Not without my daughter novel essay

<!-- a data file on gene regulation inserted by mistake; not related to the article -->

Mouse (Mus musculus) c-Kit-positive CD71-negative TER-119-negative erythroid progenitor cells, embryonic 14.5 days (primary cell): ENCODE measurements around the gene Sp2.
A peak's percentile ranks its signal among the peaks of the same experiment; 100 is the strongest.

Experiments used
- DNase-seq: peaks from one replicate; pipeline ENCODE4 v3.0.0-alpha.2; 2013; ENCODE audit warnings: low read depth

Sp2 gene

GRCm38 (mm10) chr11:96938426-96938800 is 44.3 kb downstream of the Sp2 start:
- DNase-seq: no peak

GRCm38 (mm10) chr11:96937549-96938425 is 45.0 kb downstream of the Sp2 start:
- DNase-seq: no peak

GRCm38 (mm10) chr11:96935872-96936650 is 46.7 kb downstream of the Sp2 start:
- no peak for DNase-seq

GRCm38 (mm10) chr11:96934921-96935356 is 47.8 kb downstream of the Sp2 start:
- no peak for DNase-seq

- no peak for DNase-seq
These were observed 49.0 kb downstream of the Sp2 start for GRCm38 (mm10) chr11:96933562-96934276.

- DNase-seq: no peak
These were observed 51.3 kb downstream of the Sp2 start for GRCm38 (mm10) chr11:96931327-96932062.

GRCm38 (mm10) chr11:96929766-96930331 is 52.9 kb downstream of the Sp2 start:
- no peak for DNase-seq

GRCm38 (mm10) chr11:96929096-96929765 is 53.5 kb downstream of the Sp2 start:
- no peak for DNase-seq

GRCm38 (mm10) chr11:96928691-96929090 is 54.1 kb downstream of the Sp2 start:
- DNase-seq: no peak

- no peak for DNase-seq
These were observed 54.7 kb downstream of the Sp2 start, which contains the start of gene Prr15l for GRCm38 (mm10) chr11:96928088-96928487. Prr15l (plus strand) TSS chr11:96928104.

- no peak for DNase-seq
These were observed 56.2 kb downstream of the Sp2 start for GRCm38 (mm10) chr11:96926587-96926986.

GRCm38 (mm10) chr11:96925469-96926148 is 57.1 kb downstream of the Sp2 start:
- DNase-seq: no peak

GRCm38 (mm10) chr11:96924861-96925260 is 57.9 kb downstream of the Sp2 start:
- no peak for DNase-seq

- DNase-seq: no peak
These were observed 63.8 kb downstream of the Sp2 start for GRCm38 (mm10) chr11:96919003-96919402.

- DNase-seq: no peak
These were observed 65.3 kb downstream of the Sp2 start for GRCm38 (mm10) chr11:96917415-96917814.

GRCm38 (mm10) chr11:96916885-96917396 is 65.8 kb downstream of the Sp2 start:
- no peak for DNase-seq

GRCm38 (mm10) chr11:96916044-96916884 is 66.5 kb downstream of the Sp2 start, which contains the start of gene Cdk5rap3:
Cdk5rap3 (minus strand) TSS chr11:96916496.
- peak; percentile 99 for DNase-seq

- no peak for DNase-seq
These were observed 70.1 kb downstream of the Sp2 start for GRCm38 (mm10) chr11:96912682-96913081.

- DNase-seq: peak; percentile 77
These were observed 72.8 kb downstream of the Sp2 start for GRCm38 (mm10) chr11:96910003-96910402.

Michael I am sorry to disagree with you. A steep decline over 25 yrs. What world are you living in. You can read all the statistics you want, but step outside and you will see you are wrong. As the lady said, when we were kids, we played outside without fear, we didn’t have to lock our houses like Fort Knox, we didn’t worry about being robbed, raped, shot at while sitting on our porches or driving down a highway, Of if our car breaks down worry about who is helping us, (which people helped so much more back then then they do today)we left the keys in our cars so we can find them easily. Kids left in the morning and returned home for mealtime without the parents having fears of being kidnapped, killed or molested. We went to schools that were open all day without fears of gunmen coming in and killing us all. Come on open your eyes and see the truth. We enjoyed our childhood without our parents having to hover over us. We played at the parks by ourselves and took our younger sibs with us. We were the care takers. Unless you lived it you do not know. Statistics will tell you what you want to hear. Statistics are stacked and slanted. I lived it, I know. Yes maybe compared to the old west maybe, but 25 yrs you could not be more wrong. And it was due to the fact that parents and teachers were not afraid to discipline their kids. We knew if we acted up, we were going to be punished. We got in trouble at school, we knew we would be in trouble again once we got home. We had respect, something that is becoming a lost art. We didn’t curse at our parents, teachers or anybody in authority. We had respect. We did our chores when expected. It taught us how to have good worth ethics when we reached adulthood. Now the kids are being coddled, and babied, and taught they do nothing wrong. Parents are scared to hurt their kids feelings, or that their kids won’t like them if they punish them. I was a single parent and raised my kids by myself. They are thriving successful happy adults. None of them in trouble. But they have to live their lives with their kids and grandkids in fear of the everyday violence that has gripped this country. Kids cannot be let out of sight now in fear of being molested, kidnapped or murdered. Kids are murdered while riding their bikes in broad daylight. Our teenagers are ravaged with drugs and alcohol. Schools are locked up like a prison. When is the last time you heard of a school you can just go in and walk around to check on your kids? When is the last time you slept with your house unlocked and windows open? When is the last time you left your keys in your car with windows down on purpose? When was the last time you let your kids sell school fundraisers or girlscout cookies door to door alone, or stayed out by themselves till street lights come on without worrying? If you believe them statistics you read then you are extremely misinformed and niave.